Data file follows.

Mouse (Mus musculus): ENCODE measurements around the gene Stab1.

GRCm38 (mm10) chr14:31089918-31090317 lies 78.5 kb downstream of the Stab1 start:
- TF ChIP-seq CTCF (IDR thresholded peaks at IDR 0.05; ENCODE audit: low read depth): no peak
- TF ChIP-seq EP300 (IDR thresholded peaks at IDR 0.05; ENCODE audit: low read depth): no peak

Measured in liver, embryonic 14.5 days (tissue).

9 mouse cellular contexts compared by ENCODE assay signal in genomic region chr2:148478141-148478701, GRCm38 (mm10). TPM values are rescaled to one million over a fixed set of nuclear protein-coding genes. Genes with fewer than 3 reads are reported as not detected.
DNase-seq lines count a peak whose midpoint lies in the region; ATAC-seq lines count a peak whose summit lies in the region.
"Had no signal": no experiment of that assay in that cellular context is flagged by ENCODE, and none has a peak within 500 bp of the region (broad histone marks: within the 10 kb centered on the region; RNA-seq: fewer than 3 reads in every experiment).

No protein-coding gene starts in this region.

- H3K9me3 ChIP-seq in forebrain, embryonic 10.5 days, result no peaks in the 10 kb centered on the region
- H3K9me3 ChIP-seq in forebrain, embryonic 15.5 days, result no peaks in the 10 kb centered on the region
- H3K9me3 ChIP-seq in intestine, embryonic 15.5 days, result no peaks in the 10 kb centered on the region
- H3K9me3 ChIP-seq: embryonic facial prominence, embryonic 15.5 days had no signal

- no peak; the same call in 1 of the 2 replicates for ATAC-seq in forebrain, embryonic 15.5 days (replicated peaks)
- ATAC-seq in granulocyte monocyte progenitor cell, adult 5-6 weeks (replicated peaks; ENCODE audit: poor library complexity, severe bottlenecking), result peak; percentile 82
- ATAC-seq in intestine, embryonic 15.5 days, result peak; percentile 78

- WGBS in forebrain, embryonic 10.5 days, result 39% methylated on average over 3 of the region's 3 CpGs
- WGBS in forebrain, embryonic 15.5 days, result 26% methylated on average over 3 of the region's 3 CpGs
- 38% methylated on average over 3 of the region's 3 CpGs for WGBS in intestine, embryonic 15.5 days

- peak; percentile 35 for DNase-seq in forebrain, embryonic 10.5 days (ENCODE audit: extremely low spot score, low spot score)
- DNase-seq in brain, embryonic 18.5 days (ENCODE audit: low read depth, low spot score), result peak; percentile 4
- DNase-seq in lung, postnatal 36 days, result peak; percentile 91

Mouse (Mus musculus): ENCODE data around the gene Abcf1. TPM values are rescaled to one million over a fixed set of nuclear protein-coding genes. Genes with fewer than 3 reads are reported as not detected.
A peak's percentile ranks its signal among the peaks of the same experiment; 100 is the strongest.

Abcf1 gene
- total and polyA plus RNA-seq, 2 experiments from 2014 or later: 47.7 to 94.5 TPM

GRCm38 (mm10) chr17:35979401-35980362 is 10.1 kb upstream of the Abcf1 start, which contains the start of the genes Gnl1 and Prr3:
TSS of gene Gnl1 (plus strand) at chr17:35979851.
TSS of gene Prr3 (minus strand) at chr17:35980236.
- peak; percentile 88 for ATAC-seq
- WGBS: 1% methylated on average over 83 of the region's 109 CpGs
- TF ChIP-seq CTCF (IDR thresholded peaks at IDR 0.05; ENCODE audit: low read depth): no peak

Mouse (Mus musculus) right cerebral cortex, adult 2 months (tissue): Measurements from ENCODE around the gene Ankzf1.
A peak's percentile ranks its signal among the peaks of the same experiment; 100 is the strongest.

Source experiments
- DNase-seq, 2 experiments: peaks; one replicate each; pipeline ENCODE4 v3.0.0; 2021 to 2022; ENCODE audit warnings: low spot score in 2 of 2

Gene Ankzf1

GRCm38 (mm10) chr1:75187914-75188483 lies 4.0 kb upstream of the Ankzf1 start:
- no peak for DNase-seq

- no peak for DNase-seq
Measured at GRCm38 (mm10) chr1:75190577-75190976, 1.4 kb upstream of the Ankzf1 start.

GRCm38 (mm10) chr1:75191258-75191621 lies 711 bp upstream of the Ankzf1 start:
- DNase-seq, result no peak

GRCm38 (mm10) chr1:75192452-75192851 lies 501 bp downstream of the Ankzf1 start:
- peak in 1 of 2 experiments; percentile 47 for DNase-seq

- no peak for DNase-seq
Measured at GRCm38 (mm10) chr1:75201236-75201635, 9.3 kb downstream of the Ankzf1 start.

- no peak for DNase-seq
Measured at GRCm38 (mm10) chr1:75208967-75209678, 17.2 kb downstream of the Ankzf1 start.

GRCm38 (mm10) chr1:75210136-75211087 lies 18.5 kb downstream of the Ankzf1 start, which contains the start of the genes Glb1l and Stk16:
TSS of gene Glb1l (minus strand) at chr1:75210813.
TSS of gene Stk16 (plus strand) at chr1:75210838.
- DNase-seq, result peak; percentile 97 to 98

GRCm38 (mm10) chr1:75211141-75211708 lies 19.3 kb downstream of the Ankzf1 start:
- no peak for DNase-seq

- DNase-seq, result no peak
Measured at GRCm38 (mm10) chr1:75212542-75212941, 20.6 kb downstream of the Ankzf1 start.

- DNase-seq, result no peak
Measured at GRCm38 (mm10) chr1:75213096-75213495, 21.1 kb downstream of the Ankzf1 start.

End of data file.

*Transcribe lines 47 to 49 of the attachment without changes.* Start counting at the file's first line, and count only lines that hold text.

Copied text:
Measured at GRCm38 (mm10) chr1:75201236-75201635, 9.3 kb downstream of the Ankzf1 start.

- no peak for DNase-seq
Measured at GRCm38 (mm10) chr1:75208967-75209678, 17.2 kb downstream of the Ankzf1 start.